Monday, July 2, 2012

Moonlight Mile

Moonlight Mile by Dennis Lehane
HarperCollins, 2010
Hardcover, 324 pages  
ISBN-13: 9780061836923
Patrick Kenzie and Angela Gennaro Series #6

Amanda McCready was four years old when she vanished from her blue-collar Boston neighborhood. Patrick Kenzie and Angela Gennaro risked everything to find her, only to orchestrate her return to a neglectful mother and broken home. Twelve years later, Amanda, now sixteen, is gone again.
Still haunted by their consciences, Kenzie and Gennaro must now revisit the nightmare that once tore them apart. Following the trail of a lost teenager into a world of identity thieves, methamphetamine dealers, and Russian gangsters, they once again put everything that matters to them on the line in pursuit of an answer to a troubling question: Is it possible to do the right thing and still be dead wrong?

My Thoughts:
Moonlight Mile by Dennis Lehane is the sixth book in the series featuring Boston Private Investigators Patrick Kenzie and Angela Gennaro. In Moonlight Mile Patrick and Angela must again search for Amanda McCready. Amanda, the four year old they searched for twelve years earlier in Lehane's Gone, Baby, Gone (1998), is now sixteen and missing again. The outcome of the previous case has continued to haunted Patrick and Angela, now married with a four year old daughter.
While in many ways this novel is predictable, it is entertaining and very well written. You can appreciate it and follow the story just fine without reading any of the previous novels following these characters. This is highly recommended.

On a bright, unseasonably warm afternoon in early December, Brandon Trescott walked out of the spa at the Chatham Bars Inn on Cape Cod and got into a taxi. A pesky series of DUIs had cost him the right to operate a motor vehicle in the Commonwealth of Massachusetts for the next thirty-three months, so Brandon always took cabs. The twenty-five-year-old trust-fund baby of a superior court judge mother and a local media mogul father, Brandon wasn't your run-of-the-mill rich kid a--hole. He worked double shifts at it. By the time the state finally suspended his license, he was on his fourth DUI. The first two had been pled down to reckless driving, the third had brought him a stern warning, but the fourth had resulted in injury to someone besides Brandon, who escaped without a scratch. opening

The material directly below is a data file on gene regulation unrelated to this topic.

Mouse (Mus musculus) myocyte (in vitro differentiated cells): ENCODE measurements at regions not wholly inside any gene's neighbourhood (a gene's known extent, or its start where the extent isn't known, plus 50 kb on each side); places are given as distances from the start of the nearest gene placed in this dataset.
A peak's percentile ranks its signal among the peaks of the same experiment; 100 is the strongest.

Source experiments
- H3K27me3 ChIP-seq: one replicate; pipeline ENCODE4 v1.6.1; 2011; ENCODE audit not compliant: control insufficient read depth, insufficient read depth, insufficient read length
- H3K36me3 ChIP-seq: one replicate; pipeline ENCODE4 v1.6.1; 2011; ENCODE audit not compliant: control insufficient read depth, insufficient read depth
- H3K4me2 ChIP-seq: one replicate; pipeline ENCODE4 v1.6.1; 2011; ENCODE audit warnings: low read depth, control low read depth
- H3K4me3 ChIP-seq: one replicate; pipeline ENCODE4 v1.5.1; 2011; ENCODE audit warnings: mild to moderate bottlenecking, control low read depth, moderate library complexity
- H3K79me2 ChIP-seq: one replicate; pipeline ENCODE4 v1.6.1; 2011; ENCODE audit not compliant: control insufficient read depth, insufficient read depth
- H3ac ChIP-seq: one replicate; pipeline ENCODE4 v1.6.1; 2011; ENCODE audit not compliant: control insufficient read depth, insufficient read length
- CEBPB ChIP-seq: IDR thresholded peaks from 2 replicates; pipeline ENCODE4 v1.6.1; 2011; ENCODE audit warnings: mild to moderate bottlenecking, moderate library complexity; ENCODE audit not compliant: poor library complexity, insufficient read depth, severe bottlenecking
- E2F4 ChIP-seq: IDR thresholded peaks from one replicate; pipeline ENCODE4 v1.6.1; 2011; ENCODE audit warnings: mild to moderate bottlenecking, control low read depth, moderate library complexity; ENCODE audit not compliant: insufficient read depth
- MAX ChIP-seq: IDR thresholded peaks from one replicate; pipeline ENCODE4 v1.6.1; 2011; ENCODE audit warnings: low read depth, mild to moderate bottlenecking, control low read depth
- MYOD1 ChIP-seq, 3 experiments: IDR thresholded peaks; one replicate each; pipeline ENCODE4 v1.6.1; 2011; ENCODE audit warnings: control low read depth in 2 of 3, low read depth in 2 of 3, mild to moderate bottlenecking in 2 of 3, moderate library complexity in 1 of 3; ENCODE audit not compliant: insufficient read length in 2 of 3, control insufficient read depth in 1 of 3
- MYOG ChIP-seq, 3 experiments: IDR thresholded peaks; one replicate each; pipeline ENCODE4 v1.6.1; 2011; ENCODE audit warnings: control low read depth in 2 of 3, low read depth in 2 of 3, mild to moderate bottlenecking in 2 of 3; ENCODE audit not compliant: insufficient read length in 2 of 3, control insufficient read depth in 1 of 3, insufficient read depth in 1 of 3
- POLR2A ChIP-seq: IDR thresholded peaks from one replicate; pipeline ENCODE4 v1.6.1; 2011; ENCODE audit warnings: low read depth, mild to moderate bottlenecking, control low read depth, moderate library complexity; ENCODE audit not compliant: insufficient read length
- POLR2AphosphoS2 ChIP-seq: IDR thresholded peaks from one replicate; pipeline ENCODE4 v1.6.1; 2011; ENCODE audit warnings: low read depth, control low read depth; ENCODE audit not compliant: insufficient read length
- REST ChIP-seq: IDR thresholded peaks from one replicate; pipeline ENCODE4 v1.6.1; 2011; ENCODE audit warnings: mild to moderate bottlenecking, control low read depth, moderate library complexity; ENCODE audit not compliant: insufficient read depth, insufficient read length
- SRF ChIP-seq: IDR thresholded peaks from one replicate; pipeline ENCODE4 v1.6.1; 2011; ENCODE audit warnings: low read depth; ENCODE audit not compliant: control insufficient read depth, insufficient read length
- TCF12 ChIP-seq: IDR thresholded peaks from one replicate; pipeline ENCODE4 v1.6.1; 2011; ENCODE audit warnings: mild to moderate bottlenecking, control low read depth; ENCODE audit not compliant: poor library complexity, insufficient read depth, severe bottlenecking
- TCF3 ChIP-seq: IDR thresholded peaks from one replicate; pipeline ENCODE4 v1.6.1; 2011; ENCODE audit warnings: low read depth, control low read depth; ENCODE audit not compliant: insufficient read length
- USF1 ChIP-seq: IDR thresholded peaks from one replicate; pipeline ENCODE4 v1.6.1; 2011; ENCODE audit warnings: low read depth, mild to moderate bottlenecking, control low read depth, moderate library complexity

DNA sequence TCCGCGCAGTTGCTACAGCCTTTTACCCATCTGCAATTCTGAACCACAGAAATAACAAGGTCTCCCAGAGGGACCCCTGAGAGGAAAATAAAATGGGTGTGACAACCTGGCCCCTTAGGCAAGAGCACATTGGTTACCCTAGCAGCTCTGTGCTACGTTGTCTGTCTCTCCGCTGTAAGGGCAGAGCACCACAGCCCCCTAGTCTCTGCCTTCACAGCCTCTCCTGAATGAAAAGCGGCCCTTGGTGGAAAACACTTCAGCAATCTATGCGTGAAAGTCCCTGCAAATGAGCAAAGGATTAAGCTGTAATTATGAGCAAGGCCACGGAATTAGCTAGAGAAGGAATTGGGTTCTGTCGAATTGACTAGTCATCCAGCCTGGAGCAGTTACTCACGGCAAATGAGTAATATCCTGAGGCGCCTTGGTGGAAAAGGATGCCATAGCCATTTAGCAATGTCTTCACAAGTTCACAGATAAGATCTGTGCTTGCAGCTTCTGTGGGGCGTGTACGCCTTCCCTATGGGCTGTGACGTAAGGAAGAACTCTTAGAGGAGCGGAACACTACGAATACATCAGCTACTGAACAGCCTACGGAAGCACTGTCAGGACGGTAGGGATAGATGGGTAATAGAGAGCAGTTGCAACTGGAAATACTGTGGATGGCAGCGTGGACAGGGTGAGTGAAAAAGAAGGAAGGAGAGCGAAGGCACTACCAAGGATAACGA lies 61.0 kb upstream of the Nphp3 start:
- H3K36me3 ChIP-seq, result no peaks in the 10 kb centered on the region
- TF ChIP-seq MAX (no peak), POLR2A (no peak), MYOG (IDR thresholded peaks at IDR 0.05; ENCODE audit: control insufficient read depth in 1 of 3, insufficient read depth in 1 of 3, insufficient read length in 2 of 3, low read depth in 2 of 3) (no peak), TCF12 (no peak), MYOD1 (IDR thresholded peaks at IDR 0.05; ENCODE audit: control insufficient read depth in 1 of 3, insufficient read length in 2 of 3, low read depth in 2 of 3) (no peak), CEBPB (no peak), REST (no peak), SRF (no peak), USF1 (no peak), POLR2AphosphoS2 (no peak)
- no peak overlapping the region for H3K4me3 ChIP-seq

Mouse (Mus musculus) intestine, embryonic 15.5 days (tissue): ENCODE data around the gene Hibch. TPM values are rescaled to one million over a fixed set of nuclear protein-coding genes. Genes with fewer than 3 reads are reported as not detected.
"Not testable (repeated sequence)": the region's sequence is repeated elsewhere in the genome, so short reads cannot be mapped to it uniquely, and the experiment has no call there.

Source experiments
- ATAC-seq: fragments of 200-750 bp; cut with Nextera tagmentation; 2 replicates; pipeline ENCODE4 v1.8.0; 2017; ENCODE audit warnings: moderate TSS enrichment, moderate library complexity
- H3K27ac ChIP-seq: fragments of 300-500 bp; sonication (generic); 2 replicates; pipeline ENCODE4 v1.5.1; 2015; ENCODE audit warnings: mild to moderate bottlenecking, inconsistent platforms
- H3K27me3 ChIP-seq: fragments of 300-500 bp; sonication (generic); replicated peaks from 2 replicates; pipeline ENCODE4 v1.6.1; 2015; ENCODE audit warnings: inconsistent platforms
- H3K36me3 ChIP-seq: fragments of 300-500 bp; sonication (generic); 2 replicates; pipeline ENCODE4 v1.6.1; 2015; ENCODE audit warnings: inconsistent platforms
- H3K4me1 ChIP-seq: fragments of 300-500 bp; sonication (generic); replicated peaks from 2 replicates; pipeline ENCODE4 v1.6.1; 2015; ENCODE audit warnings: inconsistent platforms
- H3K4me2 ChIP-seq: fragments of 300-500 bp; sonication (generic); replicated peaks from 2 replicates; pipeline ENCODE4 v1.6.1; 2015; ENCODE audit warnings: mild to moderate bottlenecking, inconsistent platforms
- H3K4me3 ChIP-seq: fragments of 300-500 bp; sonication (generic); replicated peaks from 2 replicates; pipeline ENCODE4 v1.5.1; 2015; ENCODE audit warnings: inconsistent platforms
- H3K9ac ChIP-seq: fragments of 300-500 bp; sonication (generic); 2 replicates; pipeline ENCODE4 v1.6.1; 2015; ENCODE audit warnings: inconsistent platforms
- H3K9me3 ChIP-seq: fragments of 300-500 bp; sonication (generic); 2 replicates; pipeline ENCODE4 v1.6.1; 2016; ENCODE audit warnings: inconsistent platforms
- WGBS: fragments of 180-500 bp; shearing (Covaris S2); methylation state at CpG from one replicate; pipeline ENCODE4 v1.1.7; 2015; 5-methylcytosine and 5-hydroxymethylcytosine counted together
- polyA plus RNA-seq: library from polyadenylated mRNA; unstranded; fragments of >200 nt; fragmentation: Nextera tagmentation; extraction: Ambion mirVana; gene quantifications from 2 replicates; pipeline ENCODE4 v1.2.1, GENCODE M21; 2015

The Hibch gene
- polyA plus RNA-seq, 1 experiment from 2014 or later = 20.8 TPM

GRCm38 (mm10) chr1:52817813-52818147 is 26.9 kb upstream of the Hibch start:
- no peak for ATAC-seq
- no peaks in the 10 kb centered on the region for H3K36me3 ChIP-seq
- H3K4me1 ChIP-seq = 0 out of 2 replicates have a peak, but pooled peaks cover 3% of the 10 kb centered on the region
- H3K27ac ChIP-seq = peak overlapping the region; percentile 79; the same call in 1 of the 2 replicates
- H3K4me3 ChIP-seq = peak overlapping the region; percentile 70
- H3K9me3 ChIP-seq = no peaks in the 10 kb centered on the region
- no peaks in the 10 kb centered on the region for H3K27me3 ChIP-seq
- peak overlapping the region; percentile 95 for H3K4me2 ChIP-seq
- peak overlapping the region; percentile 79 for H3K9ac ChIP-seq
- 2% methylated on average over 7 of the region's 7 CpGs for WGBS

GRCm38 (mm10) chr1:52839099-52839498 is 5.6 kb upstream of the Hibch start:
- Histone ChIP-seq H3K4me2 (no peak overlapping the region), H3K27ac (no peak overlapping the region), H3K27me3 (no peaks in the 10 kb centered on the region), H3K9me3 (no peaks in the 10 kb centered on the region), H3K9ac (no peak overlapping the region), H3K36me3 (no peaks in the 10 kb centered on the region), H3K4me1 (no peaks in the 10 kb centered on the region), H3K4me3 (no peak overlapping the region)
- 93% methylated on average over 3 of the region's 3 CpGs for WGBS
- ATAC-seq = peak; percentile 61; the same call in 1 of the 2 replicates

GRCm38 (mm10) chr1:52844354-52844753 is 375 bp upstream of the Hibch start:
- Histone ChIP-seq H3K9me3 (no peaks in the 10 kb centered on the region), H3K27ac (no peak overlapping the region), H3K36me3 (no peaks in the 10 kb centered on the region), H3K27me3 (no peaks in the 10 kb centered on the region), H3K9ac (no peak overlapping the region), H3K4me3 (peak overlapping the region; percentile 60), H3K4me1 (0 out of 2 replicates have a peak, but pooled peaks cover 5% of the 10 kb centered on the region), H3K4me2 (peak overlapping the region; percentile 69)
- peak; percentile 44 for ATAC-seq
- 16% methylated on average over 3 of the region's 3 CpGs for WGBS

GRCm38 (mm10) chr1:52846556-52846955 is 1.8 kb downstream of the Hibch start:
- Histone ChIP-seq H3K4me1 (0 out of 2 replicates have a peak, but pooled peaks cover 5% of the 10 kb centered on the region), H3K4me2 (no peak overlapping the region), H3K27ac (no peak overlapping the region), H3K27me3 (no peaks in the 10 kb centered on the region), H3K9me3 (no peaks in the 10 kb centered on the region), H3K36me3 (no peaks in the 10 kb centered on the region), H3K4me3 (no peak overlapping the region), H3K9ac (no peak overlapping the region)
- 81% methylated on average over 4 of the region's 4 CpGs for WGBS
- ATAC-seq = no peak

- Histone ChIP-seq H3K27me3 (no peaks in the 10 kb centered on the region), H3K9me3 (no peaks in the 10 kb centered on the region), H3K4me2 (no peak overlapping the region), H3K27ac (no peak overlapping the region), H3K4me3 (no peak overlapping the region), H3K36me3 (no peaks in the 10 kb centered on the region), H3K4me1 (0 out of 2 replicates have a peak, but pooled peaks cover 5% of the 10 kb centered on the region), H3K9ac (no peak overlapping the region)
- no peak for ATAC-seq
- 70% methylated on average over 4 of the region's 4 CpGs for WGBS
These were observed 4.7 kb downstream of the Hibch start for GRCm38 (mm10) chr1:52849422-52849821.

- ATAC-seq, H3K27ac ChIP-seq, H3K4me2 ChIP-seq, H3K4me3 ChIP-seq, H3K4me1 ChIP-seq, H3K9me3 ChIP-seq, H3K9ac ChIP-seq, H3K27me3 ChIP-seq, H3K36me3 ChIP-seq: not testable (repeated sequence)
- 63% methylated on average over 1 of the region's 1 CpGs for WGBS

I left the kitchen. "Best of luck, Brandon." Halfway down the stairs, I stopped. "By the way, Dominique's not coming." I turned back toward the top of the stairs and leaned my elbow on the railing. "And, oh yeah, her name's not Dominique."
His flip-flops made a sloppy-wet-kiss noise as he crossed the floorboards and appeared in the doorway above me. "How do you know?"
"Because she works for me, dumb---." pg. 12
"I'm sucking it up, Ange, and doing jobs I don't like for a company I'm not terribly in love with so that eventually I can get hired permanent and we can get insurance and benefits and a paid vacation. I don't like it any more than you do but until you finish school and get a job again, I don't know what else I can do or ....say that will change things." pg. 18
A long time ago - a lifetime ago - her niece had been kidnapped. I'd found her and returned her to the home she shared with her mother, Bea's sister-in-law, Helene, even though Helene was not what you'd call a natural-born mother. pg. 23
"You think you're wearing that nice suit, but all I see you wearing is class rage. It's draped over you. And our clients see it, too. Why do you think you've never met Big D?" pg. 36
My father was never lucky; his rage and hatred and all-consuming narcissism - all of it unfathomable, even now, twenty-five years after his death - had robbed him of his family. pg. 322

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